Wednesday, March 28, 2012

Common uses for the State pattern

Of all the design patterns, I think the state pattern is one of the simplest and probably the one I use the most. It's easy to understand and easy to use but I still see many places where it could be used but isn't. Here's a few things that indicate when using state objects would be simpler.

If you have a variable that represents what 'mode' or 'state' something is in, or what the current behavior is, then you may want to use the state pattern. A common place for this is if you have a gui and the user can interact with one of many tools. Instead of:

public void onClick(int x, int y){
  if (currentTool == PAINT)
    canvas.paint(x, y);
  else if (currentTool == BLUR)
    canvas.blur(x, y);
  else if (currentTool == ERASE)
    canvas.erase(x, y);
  else if (currentTool == LINE && lineStart == null)
    lineStart = new Point(x, y);
  else if (currentTool == LINE && lineStart != null) {
    canvas.drawLine(lineStart.x, linesStart.y, x, y);
    lineStart = null;
  }
}

you could refactor to the state pattern:

public void onClick(int x, int y){
  currentTool.onClick(x, y);
}

class PaintTool extends GuiTool {
  @Override
  public void onClick(Canvas canvas, int x, int y){
    canvas.paint(x,y);
  }
}

This means that new tools could be added without having to change the gui code. The state pattern would also simplify the gui since it no longer needs to determine what clicking means. This is especially beneficial when multi-click operations are involved since the gui no longer needs extra variables to track that.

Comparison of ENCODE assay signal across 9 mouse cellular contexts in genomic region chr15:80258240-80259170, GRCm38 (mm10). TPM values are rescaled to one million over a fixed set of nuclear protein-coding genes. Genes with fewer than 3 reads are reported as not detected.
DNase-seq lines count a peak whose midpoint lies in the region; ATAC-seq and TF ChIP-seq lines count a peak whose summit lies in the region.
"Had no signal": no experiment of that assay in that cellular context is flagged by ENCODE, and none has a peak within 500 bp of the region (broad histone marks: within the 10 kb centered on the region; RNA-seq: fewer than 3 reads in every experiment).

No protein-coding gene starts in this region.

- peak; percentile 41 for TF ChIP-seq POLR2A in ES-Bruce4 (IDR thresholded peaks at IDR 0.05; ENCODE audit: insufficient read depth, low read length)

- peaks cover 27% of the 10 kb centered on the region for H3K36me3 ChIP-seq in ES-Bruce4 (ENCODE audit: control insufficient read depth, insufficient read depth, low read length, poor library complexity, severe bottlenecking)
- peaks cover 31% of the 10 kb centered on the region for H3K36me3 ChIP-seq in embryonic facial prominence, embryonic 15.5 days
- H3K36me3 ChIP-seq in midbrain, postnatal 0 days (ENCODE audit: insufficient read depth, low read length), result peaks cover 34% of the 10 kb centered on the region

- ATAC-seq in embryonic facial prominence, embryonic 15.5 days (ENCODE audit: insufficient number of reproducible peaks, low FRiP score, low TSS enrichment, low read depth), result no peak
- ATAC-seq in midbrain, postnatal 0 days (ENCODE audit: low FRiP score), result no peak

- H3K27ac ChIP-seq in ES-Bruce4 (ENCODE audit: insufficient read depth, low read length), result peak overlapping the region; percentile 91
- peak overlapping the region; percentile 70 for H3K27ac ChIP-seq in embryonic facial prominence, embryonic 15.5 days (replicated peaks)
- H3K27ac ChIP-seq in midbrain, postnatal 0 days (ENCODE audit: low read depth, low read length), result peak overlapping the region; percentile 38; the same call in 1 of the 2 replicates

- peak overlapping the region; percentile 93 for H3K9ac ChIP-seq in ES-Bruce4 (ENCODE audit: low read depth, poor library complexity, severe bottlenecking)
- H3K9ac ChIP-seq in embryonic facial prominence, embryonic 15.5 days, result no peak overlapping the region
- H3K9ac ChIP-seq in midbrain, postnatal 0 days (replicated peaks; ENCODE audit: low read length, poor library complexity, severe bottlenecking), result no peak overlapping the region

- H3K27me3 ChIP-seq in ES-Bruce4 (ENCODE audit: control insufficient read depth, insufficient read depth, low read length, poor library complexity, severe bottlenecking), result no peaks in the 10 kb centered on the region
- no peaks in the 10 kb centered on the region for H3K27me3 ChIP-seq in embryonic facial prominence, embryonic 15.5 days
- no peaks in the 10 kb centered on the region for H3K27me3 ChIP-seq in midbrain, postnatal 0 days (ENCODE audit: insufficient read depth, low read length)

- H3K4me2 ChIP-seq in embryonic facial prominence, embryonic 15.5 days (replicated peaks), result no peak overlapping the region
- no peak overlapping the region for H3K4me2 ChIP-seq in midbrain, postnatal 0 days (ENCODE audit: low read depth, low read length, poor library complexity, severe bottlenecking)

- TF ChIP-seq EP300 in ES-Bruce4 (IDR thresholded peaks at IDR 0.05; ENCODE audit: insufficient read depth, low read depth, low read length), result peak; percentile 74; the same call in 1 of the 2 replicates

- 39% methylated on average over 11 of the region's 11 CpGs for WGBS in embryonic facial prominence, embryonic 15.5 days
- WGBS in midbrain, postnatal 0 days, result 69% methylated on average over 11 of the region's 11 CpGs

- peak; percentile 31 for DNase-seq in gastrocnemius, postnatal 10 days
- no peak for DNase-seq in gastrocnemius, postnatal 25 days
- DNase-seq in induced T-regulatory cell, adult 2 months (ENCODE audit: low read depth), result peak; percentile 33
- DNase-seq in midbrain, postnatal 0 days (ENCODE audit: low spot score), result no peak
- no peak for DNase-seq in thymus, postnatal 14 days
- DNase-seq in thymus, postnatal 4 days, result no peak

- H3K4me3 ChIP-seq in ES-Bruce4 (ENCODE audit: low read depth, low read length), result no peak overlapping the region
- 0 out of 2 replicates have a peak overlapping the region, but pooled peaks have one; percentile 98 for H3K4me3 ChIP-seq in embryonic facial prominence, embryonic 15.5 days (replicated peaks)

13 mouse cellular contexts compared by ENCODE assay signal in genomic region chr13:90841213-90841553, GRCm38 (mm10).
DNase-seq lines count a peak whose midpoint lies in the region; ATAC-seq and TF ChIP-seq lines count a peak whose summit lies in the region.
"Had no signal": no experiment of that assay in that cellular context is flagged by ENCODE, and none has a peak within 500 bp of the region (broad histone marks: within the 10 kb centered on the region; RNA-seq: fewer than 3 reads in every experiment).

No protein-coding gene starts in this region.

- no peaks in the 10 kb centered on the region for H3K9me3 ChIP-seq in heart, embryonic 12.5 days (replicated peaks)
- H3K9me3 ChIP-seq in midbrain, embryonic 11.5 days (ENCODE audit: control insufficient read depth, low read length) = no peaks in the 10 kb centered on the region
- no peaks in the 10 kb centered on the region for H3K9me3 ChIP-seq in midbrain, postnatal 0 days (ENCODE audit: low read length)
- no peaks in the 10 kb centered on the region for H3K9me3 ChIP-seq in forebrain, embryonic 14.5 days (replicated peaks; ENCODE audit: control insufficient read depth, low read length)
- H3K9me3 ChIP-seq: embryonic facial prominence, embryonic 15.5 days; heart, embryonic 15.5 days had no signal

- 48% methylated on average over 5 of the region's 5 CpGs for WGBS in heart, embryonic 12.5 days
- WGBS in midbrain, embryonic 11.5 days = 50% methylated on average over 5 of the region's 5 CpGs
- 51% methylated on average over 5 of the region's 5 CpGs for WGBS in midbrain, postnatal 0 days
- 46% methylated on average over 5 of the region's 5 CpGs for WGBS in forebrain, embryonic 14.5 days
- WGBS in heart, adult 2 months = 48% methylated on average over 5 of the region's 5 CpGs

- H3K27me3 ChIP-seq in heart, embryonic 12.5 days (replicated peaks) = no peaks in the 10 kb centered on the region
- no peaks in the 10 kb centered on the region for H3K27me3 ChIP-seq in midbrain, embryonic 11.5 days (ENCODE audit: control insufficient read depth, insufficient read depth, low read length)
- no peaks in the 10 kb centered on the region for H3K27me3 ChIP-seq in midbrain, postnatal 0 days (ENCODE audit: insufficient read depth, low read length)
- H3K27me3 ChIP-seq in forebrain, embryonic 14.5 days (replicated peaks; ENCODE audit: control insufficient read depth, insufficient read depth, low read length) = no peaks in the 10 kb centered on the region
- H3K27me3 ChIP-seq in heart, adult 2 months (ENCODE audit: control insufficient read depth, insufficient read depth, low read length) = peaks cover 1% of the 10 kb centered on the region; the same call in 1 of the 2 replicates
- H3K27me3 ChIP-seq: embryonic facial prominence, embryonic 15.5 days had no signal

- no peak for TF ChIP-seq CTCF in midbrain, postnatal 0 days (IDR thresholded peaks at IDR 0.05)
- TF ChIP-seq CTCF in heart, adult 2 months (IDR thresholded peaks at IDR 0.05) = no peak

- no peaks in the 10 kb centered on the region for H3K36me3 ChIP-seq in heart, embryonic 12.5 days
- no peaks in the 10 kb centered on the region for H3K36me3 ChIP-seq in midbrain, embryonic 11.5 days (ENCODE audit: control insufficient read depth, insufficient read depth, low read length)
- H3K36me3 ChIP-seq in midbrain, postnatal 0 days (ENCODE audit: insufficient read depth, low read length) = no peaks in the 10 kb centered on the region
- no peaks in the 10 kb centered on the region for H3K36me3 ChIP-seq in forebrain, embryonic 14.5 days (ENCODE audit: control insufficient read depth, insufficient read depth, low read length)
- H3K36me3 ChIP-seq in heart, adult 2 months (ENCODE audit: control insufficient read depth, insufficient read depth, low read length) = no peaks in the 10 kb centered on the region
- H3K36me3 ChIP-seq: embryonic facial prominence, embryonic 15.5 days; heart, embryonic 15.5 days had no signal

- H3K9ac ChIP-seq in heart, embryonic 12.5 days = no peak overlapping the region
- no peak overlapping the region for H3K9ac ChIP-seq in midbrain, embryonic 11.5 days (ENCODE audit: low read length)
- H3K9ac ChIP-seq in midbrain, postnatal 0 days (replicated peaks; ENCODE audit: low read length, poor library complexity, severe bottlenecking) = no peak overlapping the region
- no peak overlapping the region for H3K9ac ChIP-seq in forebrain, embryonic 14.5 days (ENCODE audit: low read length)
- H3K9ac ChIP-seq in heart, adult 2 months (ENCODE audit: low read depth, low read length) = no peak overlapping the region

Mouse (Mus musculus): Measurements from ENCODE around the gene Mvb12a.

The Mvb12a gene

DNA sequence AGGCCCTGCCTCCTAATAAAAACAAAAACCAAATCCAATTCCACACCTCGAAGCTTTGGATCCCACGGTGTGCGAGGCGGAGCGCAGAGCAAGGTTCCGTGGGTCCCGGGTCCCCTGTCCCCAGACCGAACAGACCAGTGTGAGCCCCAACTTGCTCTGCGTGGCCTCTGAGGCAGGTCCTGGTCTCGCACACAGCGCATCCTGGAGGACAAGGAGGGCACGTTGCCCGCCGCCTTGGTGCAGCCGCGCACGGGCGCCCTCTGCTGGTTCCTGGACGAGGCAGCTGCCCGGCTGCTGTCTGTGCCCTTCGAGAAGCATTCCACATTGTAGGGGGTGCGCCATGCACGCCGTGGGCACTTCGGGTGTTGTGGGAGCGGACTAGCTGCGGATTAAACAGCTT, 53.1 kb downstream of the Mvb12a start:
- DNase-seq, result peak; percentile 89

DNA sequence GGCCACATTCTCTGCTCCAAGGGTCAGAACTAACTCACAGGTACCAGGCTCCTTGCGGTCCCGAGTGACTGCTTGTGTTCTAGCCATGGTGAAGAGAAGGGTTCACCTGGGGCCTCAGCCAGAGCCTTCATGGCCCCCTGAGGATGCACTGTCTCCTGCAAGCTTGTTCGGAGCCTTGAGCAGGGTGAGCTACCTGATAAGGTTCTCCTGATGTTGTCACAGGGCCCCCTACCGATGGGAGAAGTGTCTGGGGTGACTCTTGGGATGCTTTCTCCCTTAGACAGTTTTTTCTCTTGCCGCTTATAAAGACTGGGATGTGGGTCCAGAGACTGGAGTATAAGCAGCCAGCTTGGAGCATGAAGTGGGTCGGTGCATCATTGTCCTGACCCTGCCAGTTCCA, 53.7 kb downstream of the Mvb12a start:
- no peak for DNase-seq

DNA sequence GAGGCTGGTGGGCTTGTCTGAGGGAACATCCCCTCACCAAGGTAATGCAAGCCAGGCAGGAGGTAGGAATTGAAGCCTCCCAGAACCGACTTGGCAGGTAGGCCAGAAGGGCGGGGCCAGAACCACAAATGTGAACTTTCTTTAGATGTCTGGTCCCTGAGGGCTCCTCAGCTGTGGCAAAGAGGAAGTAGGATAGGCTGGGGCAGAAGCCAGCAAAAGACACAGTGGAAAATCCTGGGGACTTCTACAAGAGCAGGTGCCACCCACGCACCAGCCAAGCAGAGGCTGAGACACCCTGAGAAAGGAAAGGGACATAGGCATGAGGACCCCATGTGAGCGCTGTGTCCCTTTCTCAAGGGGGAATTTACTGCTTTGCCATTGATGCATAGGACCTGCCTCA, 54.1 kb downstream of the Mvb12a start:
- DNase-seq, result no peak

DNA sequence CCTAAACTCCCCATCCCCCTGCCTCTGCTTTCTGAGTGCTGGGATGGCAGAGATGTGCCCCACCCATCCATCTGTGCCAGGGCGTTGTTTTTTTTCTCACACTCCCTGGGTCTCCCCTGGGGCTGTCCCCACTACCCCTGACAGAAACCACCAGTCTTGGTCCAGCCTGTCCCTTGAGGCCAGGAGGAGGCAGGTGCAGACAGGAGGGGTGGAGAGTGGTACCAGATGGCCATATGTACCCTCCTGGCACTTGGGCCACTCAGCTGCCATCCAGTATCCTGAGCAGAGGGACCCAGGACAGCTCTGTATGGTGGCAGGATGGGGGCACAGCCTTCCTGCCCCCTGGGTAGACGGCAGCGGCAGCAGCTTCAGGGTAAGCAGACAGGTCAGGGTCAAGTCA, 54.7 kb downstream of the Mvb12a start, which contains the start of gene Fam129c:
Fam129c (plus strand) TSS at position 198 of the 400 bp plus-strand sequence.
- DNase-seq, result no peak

class LineTool implements GuiTool {

  private Point startPoint;

  @Override
  public void onClick(Canvas canvas, int x, int y){
    if (startPoint == null)
      startPoint = new Point(x, y);
    else {
      canvas.drawLine(startPoint.x, startPoint.y, x,y);
  }
}

That brings to another common case where the state pattern is useful: If you have variables that are used in some situations and ignored in others, then you may want to use the state pattern instead. For example, if you have a game or simulation where each agent either has a fixed home, another agent it follows, a group it considers "home", then instead of:

public void goHome(){
  if (homeLocation != null)
    goTo(homeLocation.x, homeLocation.y);
  else if (leader != null)
    follow(leader);
  else if (group != null)
    follow(group.getRandomMember());
  else
    wander();
}

you could refactor to the state pattern:

public void goHome(){
  home.goTo();
}

public class StationaryHome implements AgentHome {
  private Agent agent;
  private Point home;

  public StationaryHome(Agent agent, Point home){
    this.agent = agent;
    this.home = home;
  }

  @Override
  public void goTo(){
    agent.goTo(home);
  }
}

Once you have the different states, then the agent no longer needs all of those extra variables and is made much simpler. It also disallows states that don't make sense: what does it mean if an agent has a location it considers home and a group it considers home? If that's not a valid situation then you need to make sure you never end up with both. If it is a valid situation then you can just create a new state object that handles it.

You may have noticed something about these two examples: If you have a bunch of if/if else statements that compare variables to literal values (like enums!), then you may want to use the state pattern instead. Complex objects with complex logic can be greatly simplified by using the state pattern. In fact; it's possible to completely remove all branching and delegate behavior to multiple different state objects instead.

Since these scenarios are all cases where we want different behavior based on some runtime values, they're good candidates for the state pattern. So keep an eye out for chances to use the state pattern.

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